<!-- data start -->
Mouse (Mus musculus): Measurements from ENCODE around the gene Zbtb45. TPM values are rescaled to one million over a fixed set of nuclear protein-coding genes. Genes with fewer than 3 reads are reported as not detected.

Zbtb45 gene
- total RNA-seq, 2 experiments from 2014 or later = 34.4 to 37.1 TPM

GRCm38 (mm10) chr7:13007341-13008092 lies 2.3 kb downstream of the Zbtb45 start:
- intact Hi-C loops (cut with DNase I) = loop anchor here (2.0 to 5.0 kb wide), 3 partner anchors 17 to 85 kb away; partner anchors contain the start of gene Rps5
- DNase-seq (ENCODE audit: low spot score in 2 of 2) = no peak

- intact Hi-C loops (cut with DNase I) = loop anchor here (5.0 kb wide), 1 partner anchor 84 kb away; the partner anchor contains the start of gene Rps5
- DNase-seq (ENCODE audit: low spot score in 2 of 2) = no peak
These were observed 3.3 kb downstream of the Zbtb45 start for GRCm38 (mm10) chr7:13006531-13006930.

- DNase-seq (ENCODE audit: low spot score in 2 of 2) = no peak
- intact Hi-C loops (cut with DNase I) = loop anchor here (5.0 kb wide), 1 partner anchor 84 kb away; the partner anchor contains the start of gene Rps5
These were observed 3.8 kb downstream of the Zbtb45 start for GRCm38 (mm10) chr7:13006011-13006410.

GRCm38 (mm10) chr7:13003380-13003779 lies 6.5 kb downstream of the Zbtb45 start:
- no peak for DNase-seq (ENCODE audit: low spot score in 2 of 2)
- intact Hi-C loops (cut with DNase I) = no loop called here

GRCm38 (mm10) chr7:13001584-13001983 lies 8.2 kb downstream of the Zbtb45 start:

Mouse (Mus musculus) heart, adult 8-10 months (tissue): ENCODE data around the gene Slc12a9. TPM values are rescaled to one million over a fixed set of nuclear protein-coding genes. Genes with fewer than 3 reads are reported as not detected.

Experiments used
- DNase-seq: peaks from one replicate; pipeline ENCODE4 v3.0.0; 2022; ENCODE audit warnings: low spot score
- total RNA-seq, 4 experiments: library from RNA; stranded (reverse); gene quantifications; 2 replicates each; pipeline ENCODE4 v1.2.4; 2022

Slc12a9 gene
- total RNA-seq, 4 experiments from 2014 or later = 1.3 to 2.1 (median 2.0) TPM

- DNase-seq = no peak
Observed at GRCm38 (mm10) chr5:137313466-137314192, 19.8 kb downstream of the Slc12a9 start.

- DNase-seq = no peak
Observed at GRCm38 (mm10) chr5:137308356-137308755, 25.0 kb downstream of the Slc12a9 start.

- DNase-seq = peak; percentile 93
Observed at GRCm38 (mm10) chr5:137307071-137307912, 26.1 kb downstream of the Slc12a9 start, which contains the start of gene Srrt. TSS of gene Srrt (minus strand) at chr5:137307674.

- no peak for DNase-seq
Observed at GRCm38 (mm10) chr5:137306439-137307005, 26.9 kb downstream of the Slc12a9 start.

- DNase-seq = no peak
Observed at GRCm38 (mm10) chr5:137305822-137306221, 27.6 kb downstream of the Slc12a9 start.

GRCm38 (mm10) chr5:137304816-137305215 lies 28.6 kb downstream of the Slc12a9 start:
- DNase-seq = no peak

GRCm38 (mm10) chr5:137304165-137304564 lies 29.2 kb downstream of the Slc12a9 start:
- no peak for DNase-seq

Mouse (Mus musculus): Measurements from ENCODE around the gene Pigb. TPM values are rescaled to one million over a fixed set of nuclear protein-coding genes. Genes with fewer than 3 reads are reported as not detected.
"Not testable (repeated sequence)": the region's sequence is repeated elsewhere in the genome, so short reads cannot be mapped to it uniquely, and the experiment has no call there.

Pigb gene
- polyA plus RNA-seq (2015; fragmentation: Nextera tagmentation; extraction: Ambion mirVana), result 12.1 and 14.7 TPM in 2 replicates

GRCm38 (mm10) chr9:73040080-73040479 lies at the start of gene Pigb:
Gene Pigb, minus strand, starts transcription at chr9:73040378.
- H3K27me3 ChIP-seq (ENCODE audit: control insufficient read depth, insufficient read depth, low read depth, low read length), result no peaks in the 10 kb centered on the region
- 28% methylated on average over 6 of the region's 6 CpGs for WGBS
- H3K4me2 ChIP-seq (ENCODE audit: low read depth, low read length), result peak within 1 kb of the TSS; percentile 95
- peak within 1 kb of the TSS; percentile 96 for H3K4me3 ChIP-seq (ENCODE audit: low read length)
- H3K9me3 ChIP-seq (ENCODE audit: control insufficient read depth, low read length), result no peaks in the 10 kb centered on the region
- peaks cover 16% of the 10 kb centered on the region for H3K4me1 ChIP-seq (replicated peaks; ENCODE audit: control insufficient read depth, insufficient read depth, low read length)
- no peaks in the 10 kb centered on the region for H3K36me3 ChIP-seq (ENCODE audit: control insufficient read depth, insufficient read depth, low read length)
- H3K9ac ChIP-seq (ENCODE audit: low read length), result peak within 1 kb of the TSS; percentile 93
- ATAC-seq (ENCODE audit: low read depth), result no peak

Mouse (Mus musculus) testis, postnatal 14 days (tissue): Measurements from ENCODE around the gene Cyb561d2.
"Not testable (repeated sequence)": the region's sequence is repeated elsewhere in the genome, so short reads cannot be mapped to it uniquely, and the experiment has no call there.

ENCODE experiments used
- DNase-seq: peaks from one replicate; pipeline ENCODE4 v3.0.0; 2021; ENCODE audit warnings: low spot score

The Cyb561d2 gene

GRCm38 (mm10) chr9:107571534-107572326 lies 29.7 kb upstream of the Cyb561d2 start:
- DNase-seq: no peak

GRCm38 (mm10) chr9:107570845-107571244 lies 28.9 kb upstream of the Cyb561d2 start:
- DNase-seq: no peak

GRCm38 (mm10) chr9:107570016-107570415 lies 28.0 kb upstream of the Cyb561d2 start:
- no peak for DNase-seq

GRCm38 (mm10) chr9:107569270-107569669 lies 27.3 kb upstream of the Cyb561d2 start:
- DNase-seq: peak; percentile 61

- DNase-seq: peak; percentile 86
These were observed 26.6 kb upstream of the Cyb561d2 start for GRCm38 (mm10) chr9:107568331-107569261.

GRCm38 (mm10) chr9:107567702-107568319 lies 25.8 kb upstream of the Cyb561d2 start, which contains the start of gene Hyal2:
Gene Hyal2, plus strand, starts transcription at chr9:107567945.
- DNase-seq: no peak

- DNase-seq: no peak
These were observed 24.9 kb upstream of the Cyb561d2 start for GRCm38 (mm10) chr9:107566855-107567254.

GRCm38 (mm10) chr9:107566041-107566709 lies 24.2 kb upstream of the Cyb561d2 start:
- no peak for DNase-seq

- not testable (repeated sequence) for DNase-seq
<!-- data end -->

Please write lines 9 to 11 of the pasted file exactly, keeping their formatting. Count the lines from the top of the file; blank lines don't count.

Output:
These were observed 3.3 kb downstream of the Zbtb45 start for GRCm38 (mm10) chr7:13006531-13006930.

- DNase-seq (ENCODE audit: low spot score in 2 of 2) = no peak
- intact Hi-C loops (cut with DNase I) = loop anchor here (5.0 kb wide), 1 partner anchor 84 kb away; the partner anchor contains the start of gene Rps5